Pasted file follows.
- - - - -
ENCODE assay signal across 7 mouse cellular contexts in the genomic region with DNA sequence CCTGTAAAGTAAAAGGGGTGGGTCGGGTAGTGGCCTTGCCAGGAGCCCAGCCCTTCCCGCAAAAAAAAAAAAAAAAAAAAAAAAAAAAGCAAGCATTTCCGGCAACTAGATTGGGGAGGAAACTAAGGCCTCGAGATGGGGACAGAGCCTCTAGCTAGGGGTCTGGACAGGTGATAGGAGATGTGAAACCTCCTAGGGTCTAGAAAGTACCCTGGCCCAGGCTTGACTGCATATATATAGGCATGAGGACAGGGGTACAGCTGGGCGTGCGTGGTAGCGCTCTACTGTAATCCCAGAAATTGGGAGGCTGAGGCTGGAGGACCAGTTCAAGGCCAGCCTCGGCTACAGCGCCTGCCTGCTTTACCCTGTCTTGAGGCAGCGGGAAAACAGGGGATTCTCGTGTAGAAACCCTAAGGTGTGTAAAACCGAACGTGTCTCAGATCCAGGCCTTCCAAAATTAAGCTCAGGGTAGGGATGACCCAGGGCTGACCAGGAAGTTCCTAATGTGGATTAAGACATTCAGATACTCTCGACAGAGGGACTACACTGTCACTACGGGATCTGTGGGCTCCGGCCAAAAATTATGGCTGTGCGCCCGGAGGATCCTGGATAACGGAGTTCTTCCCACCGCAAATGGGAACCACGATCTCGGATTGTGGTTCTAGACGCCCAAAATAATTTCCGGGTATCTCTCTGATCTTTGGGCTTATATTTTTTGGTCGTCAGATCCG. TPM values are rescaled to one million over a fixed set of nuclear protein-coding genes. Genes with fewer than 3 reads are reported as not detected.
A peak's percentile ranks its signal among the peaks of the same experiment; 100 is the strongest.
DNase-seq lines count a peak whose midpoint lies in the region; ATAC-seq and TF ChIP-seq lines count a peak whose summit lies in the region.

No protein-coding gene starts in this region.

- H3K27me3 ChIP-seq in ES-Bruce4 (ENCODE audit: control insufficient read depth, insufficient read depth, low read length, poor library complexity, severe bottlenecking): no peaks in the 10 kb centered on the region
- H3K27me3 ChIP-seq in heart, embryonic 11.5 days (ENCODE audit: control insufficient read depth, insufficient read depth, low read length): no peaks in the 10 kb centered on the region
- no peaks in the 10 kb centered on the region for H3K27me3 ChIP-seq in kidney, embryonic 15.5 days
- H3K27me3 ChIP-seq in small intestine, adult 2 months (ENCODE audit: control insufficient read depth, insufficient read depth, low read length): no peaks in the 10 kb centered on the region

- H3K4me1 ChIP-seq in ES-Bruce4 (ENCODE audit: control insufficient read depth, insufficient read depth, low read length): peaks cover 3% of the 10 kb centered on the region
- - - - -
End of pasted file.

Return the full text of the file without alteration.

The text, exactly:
ENCODE assay signal across 7 mouse cellular contexts in the genomic region with DNA sequence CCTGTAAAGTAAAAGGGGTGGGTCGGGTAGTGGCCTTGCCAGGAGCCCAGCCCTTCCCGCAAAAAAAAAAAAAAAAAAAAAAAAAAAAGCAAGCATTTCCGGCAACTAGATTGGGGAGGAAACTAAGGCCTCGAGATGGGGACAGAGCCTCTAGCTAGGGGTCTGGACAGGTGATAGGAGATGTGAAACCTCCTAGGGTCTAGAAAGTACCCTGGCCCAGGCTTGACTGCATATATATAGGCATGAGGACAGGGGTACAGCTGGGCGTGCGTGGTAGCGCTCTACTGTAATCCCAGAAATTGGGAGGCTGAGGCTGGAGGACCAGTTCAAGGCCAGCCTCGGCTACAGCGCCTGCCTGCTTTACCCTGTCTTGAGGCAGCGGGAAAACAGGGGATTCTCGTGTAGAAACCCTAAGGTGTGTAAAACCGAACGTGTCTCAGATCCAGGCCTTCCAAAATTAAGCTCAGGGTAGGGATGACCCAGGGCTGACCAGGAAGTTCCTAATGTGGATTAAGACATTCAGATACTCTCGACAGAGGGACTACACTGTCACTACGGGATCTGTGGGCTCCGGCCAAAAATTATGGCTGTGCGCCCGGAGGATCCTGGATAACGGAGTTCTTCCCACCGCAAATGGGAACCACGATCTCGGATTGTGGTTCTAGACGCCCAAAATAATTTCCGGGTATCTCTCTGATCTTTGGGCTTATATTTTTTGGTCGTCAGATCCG. TPM values are rescaled to one million over a fixed set of nuclear protein-coding genes. Genes with fewer than 3 reads are reported as not detected.
A peak's percentile ranks its signal among the peaks of the same experiment; 100 is the strongest.
DNase-seq lines count a peak whose midpoint lies in the region; ATAC-seq and TF ChIP-seq lines count a peak whose summit lies in the region.

No protein-coding gene starts in this region.

- H3K27me3 ChIP-seq in ES-Bruce4 (ENCODE audit: control insufficient read depth, insufficient read depth, low read length, poor library complexity, severe bottlenecking): no peaks in the 10 kb centered on the region
- H3K27me3 ChIP-seq in heart, embryonic 11.5 days (ENCODE audit: control insufficient read depth, insufficient read depth, low read length): no peaks in the 10 kb centered on the region
- no peaks in the 10 kb centered on the region for H3K27me3 ChIP-seq in kidney, embryonic 15.5 days
- H3K27me3 ChIP-seq in small intestine, adult 2 months (ENCODE audit: control insufficient read depth, insufficient read depth, low read length): no peaks in the 10 kb centered on the region

- H3K4me1 ChIP-seq in ES-Bruce4 (ENCODE audit: control insufficient read depth, insufficient read depth, low read length): peaks cover 3% of the 10 kb centered on the region